The rub of status effects, however, is that all of the ones I didn't explicitly list as permanent are quite temporary. Every status effect has its own fixed duration, measured in relation to the game's internal framerate, and the counter ticks down every frame that the character is in the active party. Since all of the positive statuses are temporary, and since they're all useful in their own way, it was common in XII vanilla for someone in your party to have to stop every ten steps to reapply whatever buff just wore off. IZJS enforces a little more prioritization, as your single White Mage probably can't keep the entire active party decked in Protect, Shell, Regen, and Bubble at all times.

(As a quick aside, status effects are the primary purpose of the Vitality stat for anybody that's not a Breaker. Vitality extends the duration of positive statuses, reduces the duration of negative statuses, and reduces the success chance of status-inflicting attacks (but not ones that also deal damage, for some reason). However, there are two exceptions -- Berserk and Lure, both of which are considered positive statuses, can still be resisted by Vitality. This is sort of okay for Berserk, because, while it's quite powerful, enemies sometimes like to inflict it on your healer to screw up your strategy. But enemies will never inflict Lure, so there is no conceivable reason for it to be resistible except to frustrate the player.)

Anyway, I mention the specifics of the timing of status effects to bring up this Battle Speed option on the game's Config Menu. This ostensibly simple option is a holdover from the early days of Active Time Battle, but its function in the real-time world of XII isn't as straightforward. Battle Speed doesn't have any impact on the duration of status effects, nor does it change the speed of attack animations or running around the world either. So what does it do?

Well, every action in the combat system has both a specific charge time and an animation time. (To see the difference, fight an enemy with the Instant Attack or Instant Magick passives, and note how the attack animation begins at the same instant the Combat Log announces the attack. Or just use an item, which has a charge time of zero, and see that the action bar next to the user's name fills instantly.) Animation times are fixed, but charge times depend on the actor's Speed, several status effects, and, yes, the Battle Speed option.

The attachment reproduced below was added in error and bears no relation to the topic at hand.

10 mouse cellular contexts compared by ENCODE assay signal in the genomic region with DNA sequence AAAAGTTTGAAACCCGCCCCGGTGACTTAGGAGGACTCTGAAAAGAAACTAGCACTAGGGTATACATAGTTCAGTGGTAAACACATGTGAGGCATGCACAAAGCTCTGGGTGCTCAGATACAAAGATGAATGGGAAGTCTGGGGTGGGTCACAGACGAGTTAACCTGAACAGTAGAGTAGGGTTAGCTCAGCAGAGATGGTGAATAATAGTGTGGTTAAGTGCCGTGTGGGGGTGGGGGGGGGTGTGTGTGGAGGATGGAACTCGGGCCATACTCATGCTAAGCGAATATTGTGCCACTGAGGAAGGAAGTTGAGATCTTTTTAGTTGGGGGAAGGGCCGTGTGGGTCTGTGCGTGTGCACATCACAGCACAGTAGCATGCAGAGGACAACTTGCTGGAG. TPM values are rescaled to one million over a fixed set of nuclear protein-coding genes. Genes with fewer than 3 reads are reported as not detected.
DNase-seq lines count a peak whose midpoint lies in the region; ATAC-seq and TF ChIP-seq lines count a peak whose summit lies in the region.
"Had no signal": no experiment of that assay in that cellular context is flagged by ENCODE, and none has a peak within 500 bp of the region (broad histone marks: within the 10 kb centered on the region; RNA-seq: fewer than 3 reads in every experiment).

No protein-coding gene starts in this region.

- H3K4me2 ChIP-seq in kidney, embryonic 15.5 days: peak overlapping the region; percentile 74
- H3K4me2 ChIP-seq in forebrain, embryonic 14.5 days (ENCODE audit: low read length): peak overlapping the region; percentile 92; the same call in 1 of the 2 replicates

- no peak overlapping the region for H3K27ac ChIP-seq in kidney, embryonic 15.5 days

Understanding that these two times can change asynchronously allows for a little bit of clever tweaking on the player's part. Faster Battle Speeds are proportionally more beneficial for actions with a long charge time, which is good for a cheap advantage when using long-charge actions like magick or ranged weapons, or when fighting enemies that gain Instant Attack. On the other hand, the slowest Battle Speed is good for running through dangerous high-level areas, as it minimizes the ratio of attacks received per step taken. And while the Battle Speed won't make status effects last longer in terms of absolute time, the faster settings can actually make positive statuses more efficient, as the party will make (or take) more attacks before they expire.

Mostly, I'll be leaving the Battle Speed on the default setting, because I don't really have the patience to micromanage this particular bit of metastrategy. If I do make use of this feature, I'll make mention of it.